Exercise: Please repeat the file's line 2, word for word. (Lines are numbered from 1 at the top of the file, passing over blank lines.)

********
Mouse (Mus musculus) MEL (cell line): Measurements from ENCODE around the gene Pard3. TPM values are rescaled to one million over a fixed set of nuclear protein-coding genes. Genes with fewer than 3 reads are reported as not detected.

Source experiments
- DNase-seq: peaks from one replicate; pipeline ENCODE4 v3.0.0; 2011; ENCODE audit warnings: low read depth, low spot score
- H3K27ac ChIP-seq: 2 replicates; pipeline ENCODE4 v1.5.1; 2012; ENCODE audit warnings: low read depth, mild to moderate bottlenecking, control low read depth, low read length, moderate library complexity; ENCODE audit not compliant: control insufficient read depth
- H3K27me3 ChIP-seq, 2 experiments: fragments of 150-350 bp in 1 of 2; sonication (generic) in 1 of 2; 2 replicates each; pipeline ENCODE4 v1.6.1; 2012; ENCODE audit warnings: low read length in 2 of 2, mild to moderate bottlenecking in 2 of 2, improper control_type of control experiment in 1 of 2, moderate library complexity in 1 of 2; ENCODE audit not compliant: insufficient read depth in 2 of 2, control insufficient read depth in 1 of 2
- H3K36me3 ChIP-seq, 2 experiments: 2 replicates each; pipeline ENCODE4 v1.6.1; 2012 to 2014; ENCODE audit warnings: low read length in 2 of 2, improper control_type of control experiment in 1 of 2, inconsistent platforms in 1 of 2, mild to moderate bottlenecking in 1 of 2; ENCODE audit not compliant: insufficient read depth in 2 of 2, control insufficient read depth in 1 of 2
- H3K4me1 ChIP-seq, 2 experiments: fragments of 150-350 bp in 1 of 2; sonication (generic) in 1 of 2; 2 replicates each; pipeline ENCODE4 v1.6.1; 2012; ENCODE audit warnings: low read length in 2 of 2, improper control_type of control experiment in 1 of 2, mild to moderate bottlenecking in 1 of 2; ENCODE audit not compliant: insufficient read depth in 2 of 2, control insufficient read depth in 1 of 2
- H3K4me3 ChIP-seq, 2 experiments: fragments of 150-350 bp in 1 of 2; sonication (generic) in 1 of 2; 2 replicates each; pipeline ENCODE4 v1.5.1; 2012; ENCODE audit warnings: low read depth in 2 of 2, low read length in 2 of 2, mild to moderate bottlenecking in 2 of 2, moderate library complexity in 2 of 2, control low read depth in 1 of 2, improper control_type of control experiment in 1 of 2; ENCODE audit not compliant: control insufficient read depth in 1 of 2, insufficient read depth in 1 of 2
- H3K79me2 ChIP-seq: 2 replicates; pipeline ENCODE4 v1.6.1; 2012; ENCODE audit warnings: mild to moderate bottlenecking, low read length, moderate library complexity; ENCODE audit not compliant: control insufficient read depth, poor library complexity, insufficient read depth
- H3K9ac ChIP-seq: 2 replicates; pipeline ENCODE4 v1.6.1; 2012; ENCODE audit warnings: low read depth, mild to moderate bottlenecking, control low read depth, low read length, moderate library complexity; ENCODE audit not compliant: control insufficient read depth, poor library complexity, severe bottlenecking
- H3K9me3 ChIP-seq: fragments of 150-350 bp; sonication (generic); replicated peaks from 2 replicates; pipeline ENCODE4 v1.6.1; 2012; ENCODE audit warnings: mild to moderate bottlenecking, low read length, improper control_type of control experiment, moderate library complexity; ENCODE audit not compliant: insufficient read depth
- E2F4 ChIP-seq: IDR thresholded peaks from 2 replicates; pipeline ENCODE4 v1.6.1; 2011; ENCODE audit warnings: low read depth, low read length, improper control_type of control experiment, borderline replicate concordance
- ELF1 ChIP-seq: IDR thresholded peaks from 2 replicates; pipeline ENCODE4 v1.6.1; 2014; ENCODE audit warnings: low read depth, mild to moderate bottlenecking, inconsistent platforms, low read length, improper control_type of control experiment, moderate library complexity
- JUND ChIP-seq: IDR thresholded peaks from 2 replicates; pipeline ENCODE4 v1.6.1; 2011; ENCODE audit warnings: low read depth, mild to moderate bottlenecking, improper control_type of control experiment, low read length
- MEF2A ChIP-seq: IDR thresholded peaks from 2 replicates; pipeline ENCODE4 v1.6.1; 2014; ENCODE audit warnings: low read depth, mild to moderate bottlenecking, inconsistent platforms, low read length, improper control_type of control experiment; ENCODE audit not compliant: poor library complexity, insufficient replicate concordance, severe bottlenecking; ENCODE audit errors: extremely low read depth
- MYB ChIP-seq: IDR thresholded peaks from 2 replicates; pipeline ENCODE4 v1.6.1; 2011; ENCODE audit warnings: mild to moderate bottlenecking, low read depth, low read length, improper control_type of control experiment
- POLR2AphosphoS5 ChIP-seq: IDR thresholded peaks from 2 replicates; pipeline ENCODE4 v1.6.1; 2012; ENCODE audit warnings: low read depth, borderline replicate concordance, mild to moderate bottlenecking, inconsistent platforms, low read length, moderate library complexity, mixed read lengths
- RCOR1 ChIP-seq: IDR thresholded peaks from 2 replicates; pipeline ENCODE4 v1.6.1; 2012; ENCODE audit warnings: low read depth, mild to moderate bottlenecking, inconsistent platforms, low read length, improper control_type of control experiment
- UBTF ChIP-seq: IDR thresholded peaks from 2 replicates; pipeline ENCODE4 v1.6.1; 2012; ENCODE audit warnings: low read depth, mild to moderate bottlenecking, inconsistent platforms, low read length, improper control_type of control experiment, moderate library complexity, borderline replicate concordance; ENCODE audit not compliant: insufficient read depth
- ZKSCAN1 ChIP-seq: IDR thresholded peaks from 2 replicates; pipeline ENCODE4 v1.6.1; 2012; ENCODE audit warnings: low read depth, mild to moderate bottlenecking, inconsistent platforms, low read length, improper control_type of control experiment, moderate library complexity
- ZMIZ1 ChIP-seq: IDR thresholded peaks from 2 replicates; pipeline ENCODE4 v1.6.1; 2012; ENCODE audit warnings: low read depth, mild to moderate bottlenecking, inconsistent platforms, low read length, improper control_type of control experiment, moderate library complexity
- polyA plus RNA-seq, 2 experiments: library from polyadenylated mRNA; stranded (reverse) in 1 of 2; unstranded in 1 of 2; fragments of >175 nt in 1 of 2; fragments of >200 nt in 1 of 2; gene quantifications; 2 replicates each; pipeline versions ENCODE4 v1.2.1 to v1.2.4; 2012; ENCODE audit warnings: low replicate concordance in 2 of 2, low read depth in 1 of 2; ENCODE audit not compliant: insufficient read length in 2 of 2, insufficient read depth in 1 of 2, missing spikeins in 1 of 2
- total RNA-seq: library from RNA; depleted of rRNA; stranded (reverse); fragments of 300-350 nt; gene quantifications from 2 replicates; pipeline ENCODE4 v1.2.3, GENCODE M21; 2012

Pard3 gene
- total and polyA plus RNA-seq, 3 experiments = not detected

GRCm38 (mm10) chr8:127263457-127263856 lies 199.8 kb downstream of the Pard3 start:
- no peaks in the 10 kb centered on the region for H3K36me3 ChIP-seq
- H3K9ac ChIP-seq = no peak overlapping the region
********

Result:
Source experiments